There has been no evidence provided indicating censorship happened. It’s possible censorship happened, but unless or until evidence is provided to show such, there is no reason anyone should assume it happened. Moreover, there’s multiple pieces of evidence indicating no censorship took place.

No skeptic should take Richard Tol at his word. No skeptic should willfully ignore evidence which contradicts him. No skeptic should jump to conclusions without evidence to support them.

Only a person operating on bias should believe censorship happened here.



  1. You have a funny definition for what it means to “accuse people of dishonesty.”

    What if this “accusation” is directed at the author, by the person who the article is written on? What if the ‘accusation’ were to be true?

    Corrections have already been published. Why did Abraham not mention them in his article? Not mentioning the existence of the corrections would make Abraham dishonest. The substance of these corrections is an entirely different matter Above everyone else, the target of Abraham’s story has the right to represent this fact in the comments. Not just in comments alone, but in a reply article of equal standing, accompanied by ammendments to correct the record.

    The “Community Standards” excuse does not fly for situations where a specific person has been named in an article and the said person steps forward in the comments section to provide evidence that falsehoods have been uttered. At that point if moderators who are none but agents of the newspaper they work for, apply the rule of ‘no accusation of dishonesty’ to snip comments, they are perpetrating libel in the name of ‘not tolerating personal attacks’.

    The no “accusation of dishonesty” rule only holds if there is reasonable grounds to suppose there is little, if any, truth to such accusations. The rule falls apart when they turn true. What the Guardian moderators did was to remove the starker, more direct statements on Mr Abraham’s action(s) from the comment streams, leaving the muted statements of the same facts in place. Any reader of the comments would not be aware of this, post-deletion. Moderation ought not to involve suppression of facts. It then crosses the line into censorship.

  2. Shub Niggurath, I decided not to write a response when I first saw this comment. Even now I’m struggling not to just laugh at it.

    You’ve just argued a rule which prohibits accusations of dishonesty can’t be applied to (certain) accusations which are true without it being censorship. That argument holds applying a rule uniformly to be censorship. The only way people could avoid censorship in your stated view is for them to not enforce rules in a consistent way. I can’t imagine a sillier way to support accusations of censorship.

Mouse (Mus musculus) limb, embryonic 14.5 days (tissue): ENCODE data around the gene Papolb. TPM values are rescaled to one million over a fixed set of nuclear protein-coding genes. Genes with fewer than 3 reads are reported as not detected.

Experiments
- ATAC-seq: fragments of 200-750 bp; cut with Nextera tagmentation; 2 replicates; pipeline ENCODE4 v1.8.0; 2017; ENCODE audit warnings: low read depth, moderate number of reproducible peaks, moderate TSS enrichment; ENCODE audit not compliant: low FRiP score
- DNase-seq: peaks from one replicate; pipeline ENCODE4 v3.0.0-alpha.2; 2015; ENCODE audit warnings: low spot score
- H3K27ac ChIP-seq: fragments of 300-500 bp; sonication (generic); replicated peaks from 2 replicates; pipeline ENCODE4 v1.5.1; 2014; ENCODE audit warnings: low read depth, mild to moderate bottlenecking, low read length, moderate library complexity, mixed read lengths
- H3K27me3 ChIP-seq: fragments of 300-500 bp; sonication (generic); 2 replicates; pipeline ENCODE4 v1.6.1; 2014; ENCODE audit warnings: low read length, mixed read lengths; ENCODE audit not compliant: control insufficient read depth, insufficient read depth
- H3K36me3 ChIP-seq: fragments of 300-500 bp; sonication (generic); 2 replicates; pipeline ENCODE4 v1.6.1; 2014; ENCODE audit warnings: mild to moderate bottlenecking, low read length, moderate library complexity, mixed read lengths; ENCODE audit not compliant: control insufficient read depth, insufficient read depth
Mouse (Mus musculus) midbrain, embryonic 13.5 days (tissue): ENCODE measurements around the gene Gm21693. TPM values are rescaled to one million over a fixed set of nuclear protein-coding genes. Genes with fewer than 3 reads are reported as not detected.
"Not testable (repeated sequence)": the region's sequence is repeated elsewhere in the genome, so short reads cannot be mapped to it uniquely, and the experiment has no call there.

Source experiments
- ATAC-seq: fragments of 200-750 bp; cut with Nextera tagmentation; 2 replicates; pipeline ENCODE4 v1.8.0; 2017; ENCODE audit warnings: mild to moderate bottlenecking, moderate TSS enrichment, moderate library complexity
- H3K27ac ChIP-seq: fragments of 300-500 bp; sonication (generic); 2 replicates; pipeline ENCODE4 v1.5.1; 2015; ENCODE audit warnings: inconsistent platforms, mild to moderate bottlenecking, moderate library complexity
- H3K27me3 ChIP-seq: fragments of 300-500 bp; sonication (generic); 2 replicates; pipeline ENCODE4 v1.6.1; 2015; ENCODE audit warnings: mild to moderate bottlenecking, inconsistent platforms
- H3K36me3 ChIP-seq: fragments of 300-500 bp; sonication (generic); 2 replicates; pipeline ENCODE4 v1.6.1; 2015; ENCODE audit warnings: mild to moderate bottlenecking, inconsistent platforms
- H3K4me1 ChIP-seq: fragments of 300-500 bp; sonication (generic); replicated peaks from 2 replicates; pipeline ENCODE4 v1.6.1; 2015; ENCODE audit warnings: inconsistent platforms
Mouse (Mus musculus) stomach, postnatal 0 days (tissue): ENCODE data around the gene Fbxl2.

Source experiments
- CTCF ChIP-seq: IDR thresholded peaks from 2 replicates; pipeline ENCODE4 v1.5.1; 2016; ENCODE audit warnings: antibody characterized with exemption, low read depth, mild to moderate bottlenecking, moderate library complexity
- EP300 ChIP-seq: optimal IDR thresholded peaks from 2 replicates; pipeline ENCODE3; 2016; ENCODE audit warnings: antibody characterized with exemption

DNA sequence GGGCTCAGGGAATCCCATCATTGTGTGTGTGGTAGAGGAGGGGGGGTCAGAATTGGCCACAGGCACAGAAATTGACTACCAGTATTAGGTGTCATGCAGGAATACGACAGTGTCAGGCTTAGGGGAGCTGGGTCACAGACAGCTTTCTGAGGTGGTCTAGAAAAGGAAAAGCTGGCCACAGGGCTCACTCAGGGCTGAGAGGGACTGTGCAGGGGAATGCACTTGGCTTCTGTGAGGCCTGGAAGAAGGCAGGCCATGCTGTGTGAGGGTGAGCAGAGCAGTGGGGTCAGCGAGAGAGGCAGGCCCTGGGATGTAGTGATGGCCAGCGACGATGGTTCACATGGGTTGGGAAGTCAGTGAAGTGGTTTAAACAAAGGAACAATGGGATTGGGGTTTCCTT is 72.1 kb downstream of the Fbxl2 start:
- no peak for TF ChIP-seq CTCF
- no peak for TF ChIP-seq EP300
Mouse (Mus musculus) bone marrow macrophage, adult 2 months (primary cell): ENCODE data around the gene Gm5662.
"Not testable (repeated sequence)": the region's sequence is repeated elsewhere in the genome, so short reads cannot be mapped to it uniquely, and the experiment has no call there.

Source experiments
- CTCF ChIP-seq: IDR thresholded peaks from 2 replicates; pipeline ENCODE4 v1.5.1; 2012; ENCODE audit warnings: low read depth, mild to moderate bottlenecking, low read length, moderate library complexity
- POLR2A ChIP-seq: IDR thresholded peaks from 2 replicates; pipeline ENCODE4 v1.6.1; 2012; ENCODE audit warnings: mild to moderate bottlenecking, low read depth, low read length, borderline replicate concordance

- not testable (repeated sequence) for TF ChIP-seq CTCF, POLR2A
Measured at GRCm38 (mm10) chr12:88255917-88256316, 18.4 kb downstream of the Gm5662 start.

According to you, freely allowing Richard Tol to make his arguments in any which doesn’t violate common rules is censorship.

  3. For more silliness, Richard Tol and Shub Niggurath are claiming the purpose of this article was to “nail [Tol’s] sorry arse”:

    Read Tol’s tweet. Is there anything which suggests to you the “writer” he refers to is not the author of the article in question? No. Tol is taking a statement from a third party, who happens to write for the same organization, and portraying it as though its from the author of the piece. That’s blatantly dishonest.

    But the tweet is also stupid. Nothing in the comment these two highlight discusses the purpose of anything. All it discusses is what the article accomplished. I could say the same thing about any article which makes a person look bad. That doesn’t mean all of those articles are made with the intention of making someone look bad. Sometimes that just happens when you report things.

    You cannot take a third party’s description of the effect of an article as stating the purpose of the article. It’s nonsensical. It doesn’t somehow become okay just because the third party works for the same organization.

  4. What defines “global warming advocates”?